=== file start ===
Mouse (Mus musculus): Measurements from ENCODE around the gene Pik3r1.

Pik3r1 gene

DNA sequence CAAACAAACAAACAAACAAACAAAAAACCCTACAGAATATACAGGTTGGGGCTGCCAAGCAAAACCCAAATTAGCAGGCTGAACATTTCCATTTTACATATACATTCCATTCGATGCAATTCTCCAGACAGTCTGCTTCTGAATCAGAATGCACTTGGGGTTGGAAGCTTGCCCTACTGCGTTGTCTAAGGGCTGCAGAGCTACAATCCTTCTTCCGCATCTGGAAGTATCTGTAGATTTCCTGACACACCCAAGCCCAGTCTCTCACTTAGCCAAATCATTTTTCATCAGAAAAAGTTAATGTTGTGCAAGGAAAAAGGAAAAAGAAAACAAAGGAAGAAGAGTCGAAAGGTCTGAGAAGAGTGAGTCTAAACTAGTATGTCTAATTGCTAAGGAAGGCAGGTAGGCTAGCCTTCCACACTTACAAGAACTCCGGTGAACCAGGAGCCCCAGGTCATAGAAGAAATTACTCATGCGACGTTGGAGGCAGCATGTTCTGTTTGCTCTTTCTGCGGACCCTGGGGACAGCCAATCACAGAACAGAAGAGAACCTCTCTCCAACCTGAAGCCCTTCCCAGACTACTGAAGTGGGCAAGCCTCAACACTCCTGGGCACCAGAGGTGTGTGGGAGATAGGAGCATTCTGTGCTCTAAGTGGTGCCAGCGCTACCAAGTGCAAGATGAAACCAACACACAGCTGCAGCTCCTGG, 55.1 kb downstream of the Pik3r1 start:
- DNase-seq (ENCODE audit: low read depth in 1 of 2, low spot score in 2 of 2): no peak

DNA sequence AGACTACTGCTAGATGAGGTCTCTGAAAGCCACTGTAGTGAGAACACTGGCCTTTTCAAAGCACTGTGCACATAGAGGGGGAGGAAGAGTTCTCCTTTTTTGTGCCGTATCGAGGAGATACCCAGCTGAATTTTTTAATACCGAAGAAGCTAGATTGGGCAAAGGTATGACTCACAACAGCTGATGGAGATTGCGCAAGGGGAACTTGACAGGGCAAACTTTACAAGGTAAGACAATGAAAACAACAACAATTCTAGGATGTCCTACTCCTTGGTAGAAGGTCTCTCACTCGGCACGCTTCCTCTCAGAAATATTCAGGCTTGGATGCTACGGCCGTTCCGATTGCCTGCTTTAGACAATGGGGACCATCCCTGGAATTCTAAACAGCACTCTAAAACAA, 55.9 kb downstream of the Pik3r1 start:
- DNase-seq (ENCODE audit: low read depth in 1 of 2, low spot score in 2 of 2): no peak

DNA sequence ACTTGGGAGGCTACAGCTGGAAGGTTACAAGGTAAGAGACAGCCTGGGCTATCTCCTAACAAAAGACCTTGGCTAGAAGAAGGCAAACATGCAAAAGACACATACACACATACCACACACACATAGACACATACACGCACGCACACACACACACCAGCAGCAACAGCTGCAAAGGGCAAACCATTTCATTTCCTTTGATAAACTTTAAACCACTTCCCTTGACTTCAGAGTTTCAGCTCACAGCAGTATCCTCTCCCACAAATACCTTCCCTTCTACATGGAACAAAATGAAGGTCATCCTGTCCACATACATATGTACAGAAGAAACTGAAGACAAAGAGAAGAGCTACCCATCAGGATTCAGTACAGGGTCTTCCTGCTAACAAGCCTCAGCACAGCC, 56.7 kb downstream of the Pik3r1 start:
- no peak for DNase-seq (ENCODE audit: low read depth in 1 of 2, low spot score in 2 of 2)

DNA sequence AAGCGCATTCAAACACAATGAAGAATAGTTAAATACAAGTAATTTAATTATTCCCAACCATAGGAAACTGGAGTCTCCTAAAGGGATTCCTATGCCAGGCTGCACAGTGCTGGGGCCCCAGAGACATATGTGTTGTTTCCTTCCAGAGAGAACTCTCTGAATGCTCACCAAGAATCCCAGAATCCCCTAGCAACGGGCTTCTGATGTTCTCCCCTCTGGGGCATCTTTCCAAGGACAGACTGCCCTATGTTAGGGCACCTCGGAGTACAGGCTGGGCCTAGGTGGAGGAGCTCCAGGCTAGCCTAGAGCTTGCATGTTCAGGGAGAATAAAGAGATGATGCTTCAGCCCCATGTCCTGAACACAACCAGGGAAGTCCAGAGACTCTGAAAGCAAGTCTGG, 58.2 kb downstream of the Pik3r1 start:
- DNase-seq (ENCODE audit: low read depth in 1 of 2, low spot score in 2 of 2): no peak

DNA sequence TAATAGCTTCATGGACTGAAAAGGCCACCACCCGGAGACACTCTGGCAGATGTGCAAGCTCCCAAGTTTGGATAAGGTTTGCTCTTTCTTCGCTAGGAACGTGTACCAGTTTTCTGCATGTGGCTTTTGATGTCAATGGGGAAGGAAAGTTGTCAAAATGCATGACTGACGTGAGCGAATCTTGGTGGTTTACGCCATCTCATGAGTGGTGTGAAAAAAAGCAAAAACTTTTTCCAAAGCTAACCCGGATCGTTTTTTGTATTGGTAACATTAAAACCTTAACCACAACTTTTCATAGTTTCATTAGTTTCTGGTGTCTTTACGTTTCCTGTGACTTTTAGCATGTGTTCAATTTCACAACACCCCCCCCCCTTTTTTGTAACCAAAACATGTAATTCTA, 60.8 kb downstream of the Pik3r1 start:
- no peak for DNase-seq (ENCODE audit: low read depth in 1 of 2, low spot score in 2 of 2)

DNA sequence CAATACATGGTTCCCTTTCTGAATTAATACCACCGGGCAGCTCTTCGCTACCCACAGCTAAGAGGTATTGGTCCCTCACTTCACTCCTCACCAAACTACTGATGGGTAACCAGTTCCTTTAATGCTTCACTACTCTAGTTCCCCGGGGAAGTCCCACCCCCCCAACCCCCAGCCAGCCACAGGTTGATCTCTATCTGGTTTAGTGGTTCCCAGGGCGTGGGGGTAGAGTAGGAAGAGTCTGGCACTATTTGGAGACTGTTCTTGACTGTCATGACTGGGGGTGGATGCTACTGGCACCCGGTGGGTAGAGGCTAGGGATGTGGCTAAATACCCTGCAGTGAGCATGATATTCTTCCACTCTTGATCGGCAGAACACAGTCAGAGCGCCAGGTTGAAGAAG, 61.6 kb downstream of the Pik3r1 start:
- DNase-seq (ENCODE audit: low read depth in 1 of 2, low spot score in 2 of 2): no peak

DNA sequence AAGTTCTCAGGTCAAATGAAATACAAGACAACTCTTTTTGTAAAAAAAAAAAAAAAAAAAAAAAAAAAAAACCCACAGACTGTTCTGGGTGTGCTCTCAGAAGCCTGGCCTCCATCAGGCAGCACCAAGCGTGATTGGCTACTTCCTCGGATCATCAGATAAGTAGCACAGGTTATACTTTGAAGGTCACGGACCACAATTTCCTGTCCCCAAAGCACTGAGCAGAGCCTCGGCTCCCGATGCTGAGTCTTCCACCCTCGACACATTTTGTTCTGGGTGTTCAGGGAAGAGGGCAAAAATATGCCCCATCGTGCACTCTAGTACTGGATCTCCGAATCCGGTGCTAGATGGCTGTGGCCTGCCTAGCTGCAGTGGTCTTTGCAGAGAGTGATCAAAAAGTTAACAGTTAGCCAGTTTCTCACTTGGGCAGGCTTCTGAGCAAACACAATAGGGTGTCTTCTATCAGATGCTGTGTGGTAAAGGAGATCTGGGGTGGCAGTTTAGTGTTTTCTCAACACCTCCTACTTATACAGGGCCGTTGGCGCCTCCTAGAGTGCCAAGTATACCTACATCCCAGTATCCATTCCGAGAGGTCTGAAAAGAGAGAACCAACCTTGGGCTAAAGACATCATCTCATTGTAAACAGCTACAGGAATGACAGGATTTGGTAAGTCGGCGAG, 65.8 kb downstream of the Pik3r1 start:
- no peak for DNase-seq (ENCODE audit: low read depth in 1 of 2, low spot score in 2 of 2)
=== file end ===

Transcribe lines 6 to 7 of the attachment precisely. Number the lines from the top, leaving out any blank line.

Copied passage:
- DNase-seq (ENCODE audit: low read depth in 1 of 2, low spot score in 2 of 2): no peak

DNA sequence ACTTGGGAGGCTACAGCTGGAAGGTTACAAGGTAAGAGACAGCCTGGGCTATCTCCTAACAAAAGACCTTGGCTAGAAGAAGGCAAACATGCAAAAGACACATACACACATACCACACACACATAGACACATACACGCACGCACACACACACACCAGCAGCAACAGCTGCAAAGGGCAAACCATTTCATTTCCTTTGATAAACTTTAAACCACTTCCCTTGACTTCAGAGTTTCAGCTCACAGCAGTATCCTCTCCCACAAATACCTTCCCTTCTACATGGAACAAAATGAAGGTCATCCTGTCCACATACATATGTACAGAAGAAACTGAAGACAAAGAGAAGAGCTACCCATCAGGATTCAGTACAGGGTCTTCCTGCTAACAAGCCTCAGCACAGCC, 56.7 kb downstream of the Pik3r1 start: